I can hardly wait...
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110 of 122 people found the following review helpful By Michael A. Newman VINE VOICE on November 3, 2011
Format: Kindle Edition
This is another excellent book about Harry Bosch, my favorite LAPD homicide investigator. The title of the book may throw the reader off though.
The DROP in this book refers to the Deferred Retirement Option Program of the LAPD. Harry is still working in the Unsolved Cases unit and is at the mandatory retirement age and had put in for a DROP. Through it is not the focal point of the story, it does tie in to Harry's mindset throughout the book.

Harry and his partner Chu get assigned to a cold case of a woman who was murdered several years prior. The DNA evidence on the case points to Clayton, Pell a convicted sex-offender. This would be a slam dunk except that when the crime happened, Pell was only eight years old.

Before Harry can investigate further he is told from the people upstairs (his former partner Kiz Rider) that he must drop everything and devote his entire effort to investigating the apparent suicide of a councilman's son. This brings up an issue for Harry. Firstly, he does not like the councilman at all and is anxious to investigate the other case. He is told that the councilman's son is crucial because the councilman is responsible for department budget cuts and handling this case could help the LAPD get some of their funding back.

Of course Harry will do things his way and will find ways to bypass instructions and work on both cases at once. At times through the book Harry's actions will alienate those around him, especially his partner Chu and his new love interest (a social worker helping Clayton Pell). The book never gets boring and Harry's relentless and methodical pursuit to get to the truth is prevalent throughout.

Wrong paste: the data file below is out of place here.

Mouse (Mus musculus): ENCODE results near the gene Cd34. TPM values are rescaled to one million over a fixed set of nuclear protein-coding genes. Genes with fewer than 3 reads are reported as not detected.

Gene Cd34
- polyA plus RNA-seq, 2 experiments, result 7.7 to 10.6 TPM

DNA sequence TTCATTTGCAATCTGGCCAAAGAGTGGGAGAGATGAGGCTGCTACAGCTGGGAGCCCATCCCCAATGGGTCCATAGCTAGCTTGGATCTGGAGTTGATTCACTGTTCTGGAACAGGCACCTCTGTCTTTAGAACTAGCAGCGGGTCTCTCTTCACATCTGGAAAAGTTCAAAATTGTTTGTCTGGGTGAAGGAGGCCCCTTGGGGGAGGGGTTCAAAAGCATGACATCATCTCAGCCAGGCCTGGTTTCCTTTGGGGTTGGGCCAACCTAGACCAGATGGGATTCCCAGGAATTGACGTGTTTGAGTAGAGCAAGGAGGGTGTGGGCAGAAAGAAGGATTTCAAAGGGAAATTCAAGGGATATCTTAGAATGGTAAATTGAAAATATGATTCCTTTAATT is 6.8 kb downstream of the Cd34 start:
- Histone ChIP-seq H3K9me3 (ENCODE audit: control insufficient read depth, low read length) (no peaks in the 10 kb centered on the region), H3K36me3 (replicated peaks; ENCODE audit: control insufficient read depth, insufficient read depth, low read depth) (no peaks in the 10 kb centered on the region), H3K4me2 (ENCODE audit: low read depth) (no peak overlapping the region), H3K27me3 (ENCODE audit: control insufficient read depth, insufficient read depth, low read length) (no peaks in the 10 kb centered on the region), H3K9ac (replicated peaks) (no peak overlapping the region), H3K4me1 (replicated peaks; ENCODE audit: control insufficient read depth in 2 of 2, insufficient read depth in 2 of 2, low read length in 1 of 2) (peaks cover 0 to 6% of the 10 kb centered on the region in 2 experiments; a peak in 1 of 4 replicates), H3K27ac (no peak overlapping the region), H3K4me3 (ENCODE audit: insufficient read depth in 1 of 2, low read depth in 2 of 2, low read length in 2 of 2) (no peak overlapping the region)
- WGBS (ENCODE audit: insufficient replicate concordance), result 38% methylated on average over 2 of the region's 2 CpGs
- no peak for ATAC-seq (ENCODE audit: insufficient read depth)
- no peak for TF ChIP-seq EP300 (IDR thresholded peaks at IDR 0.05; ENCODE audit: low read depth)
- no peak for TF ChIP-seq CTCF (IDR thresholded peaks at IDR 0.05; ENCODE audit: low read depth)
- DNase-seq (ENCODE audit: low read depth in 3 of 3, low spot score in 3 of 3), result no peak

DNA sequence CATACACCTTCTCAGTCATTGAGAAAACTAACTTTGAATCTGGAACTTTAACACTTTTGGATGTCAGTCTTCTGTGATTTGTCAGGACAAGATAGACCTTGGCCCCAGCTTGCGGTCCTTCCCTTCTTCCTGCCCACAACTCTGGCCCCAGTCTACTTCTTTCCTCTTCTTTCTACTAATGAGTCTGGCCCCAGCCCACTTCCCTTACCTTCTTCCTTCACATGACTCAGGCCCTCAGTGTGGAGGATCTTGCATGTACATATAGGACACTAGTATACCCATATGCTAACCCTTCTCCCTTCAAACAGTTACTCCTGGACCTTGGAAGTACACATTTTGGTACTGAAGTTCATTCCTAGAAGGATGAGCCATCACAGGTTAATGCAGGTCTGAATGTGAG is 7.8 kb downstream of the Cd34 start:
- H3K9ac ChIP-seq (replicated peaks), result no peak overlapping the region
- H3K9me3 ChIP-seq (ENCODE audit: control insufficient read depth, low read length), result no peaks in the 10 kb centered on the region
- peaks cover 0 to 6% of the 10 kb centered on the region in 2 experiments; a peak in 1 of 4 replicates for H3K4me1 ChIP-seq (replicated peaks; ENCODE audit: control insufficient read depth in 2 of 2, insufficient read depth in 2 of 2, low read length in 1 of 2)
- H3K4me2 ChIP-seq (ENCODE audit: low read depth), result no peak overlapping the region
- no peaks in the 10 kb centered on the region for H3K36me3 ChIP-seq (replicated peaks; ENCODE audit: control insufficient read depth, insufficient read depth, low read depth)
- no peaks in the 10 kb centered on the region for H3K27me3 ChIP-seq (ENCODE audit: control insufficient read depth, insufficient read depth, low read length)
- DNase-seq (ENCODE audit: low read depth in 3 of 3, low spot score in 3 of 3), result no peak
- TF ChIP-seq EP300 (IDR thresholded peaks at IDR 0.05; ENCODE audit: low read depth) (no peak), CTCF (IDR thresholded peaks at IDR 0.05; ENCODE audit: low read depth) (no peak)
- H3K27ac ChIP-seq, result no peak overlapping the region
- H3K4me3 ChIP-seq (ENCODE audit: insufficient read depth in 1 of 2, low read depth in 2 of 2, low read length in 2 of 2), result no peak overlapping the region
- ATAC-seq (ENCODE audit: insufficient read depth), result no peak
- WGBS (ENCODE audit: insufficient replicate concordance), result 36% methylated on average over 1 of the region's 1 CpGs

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141 of 158 people found the following review helpful By Mary Whipple HALL OF FAMETOP 500 REVIEWER on October 13, 2008
Format: Hardcover
This terrific follow-up to The Lincoln Lawyer, featuring troubled defense lawyer Mickey Haller, also includes famed police detective Hieronymous (Harry) Bosch, who has been a hero in thirteen previous Connelly mysteries. Though Haller and Bosch work on opposite sides (one on defense and one on prosecution) and even live on opposite sides of the bay, they are thrown together against their wills and must cooperate if they are going to see justice served. Haller has just returned to law practice after a hiatus in which he has dealt with his demons and his addictions, the result of a long, painful hospitalization and several complex surgeries after he was "gut shot."

Haller has inherited the entire caseload of former prosecutor Jerry Vincent, who became a defense attorney after Haller beat him soundly in a court case. Vincent has been murdered in the garage beside his office, his laptop and case notes missing, with the biggest case of his career due for trial in less than a week. Walter Elliot, head of the highly successful Archway Pictures, is being tried for the murder of his wife and her lover, and he refuses to agree to a continuance, even though Haller, new to the case, recommends it. This case, worth hundreds of thousands of dollars, soon begins to overlap with another of Vincent's cases--one taken pro bono, and not in any of Vincent's files or on his calendar--a complete "mystery case" to Haller.

As he works, Haller relies on stalwart friends and associates, all of whom show their own personalities here as they support Haller and try to keep him from backsliding under stress. His first former wife, Maggie McPherson, a prosecutor, needs to be reassured that he is stable enough to be a father again to his daughter.
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74 of 84 people found the following review helpful By Renata F. Barcelos on November 7, 2011
Format: Kindle Edition Verified Purchase
**SPOILER ALERT - there may be some minor spoilers here!!**

I've read an interview where Connelly said he was thinking about the end of Harry Bosch's series. Even though it makes me sad, being a huge Harry Bosch fan, I think it makes sense. It's about time. Harry is over 60, which is a lot to a Detective, as he himself says in this book.

Besides, he has now more than he ever have to live for - a daughter and a possible girlfriend.

When he retired years ago, it was not well thought, he acted by impulse and had nothing else, so he was kind of depressing/depressed... But now 39 months -or the full 5 years if he gets them- sounds like a good plan. A good time for him and for us to get used to the idea, to say goodbye.

Maddie is sounding more and more like Bosch's successor, and I found it very exciting. She's smart, stubborn, perceptive, a good shooter... Plus, she's got both nature and nurture to help! I can't wait to read her first book as a Detective.

I liked this book very much, and deliberately slowed down my reading pace so it could last longer... It's so hard to say goodbye to a Harry Bosch's book... Specially knowing we are going to have to wait at least a year for the next one!!